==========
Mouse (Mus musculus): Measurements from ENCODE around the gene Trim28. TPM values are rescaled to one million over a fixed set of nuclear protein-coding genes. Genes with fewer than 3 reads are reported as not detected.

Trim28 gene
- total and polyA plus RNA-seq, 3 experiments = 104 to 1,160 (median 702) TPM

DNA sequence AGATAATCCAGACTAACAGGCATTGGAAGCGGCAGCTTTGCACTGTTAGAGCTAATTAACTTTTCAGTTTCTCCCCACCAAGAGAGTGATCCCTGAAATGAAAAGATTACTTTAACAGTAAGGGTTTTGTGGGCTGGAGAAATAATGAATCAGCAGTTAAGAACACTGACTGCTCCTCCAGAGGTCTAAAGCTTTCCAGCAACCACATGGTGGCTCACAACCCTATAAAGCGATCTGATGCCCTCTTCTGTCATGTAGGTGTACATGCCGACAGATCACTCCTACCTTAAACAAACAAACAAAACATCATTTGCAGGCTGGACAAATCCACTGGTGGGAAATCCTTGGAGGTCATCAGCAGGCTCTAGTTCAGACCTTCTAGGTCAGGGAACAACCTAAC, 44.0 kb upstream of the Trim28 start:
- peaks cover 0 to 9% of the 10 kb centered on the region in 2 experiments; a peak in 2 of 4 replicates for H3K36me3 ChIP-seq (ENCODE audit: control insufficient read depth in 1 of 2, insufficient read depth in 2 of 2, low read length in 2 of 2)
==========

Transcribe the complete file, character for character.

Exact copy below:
Mouse (Mus musculus): Measurements from ENCODE around the gene Trim28. TPM values are rescaled to one million over a fixed set of nuclear protein-coding genes. Genes with fewer than 3 reads are reported as not detected.

Trim28 gene
- total and polyA plus RNA-seq, 3 experiments = 104 to 1,160 (median 702) TPM

DNA sequence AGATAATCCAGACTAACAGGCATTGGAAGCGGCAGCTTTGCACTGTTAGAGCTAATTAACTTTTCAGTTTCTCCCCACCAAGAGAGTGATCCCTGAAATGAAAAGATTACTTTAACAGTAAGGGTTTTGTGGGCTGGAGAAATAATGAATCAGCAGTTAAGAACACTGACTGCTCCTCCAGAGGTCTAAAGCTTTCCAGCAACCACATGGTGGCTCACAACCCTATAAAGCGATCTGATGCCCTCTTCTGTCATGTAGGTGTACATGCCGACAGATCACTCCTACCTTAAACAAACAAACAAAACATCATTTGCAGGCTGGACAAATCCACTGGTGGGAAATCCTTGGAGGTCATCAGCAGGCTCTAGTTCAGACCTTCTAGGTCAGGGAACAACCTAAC, 44.0 kb upstream of the Trim28 start:
- peaks cover 0 to 9% of the 10 kb centered on the region in 2 experiments; a peak in 2 of 4 replicates for H3K36me3 ChIP-seq (ENCODE audit: control insufficient read depth in 1 of 2, insufficient read depth in 2 of 2, low read length in 2 of 2)